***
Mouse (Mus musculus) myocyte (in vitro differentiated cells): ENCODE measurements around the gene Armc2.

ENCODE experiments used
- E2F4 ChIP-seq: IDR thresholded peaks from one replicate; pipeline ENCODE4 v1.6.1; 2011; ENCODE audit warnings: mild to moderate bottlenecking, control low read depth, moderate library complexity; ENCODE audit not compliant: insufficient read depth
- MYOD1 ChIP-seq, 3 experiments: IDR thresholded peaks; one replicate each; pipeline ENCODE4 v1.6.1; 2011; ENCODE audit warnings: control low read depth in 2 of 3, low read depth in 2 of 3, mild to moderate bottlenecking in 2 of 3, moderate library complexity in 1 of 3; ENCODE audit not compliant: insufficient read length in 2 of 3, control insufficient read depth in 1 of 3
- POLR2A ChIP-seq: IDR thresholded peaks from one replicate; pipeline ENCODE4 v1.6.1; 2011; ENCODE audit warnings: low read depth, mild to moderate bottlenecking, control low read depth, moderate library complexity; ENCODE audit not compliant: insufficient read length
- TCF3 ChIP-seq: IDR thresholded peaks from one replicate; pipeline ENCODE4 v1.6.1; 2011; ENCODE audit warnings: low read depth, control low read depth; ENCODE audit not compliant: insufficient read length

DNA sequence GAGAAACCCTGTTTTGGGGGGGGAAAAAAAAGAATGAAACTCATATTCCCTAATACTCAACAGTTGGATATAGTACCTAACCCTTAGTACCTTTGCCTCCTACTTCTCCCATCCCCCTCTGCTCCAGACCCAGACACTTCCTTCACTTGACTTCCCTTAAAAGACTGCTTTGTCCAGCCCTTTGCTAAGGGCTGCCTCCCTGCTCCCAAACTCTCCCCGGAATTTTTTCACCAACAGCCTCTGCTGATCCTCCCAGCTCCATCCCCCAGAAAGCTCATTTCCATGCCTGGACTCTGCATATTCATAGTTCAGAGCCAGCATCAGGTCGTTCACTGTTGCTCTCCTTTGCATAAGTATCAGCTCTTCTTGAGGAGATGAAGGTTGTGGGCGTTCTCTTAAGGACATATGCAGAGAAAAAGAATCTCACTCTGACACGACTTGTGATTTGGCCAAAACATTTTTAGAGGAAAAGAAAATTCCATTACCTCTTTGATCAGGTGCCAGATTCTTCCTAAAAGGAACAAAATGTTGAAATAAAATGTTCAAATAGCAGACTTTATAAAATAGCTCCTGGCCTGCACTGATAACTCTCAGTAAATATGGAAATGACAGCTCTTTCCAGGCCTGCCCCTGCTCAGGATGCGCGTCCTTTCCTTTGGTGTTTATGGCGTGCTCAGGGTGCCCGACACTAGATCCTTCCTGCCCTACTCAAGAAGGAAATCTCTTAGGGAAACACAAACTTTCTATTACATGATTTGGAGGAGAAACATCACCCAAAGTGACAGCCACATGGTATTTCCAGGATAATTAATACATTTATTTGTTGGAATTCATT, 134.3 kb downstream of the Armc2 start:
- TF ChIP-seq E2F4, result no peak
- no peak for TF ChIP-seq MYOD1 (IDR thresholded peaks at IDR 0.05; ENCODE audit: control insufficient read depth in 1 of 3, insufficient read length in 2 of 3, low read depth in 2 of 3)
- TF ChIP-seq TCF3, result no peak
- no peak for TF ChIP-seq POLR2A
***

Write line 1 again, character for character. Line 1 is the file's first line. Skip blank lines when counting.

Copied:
Mouse (Mus musculus) myocyte (in vitro differentiated cells): ENCODE measurements around the gene Armc2.